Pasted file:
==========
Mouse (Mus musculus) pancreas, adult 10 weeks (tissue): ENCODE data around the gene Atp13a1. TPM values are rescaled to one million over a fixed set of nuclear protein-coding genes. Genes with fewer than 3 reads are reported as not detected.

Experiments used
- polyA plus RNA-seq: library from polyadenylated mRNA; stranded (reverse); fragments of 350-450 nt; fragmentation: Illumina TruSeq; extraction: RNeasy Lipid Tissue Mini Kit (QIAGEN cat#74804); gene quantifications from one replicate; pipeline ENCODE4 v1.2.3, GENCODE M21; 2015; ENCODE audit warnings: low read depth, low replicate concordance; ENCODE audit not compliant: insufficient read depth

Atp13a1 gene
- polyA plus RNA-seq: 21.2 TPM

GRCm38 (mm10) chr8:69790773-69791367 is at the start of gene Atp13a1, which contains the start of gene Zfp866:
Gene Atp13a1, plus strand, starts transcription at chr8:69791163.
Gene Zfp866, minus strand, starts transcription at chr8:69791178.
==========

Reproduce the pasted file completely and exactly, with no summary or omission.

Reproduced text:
Mouse (Mus musculus) pancreas, adult 10 weeks (tissue): ENCODE data around the gene Atp13a1. TPM values are rescaled to one million over a fixed set of nuclear protein-coding genes. Genes with fewer than 3 reads are reported as not detected.

Experiments used
- polyA plus RNA-seq: library from polyadenylated mRNA; stranded (reverse); fragments of 350-450 nt; fragmentation: Illumina TruSeq; extraction: RNeasy Lipid Tissue Mini Kit (QIAGEN cat#74804); gene quantifications from one replicate; pipeline ENCODE4 v1.2.3, GENCODE M21; 2015; ENCODE audit warnings: low read depth, low replicate concordance; ENCODE audit not compliant: insufficient read depth

Atp13a1 gene
- polyA plus RNA-seq: 21.2 TPM

GRCm38 (mm10) chr8:69790773-69791367 is at the start of gene Atp13a1, which contains the start of gene Zfp866:
Gene Atp13a1, plus strand, starts transcription at chr8:69791163.
Gene Zfp866, minus strand, starts transcription at chr8:69791178.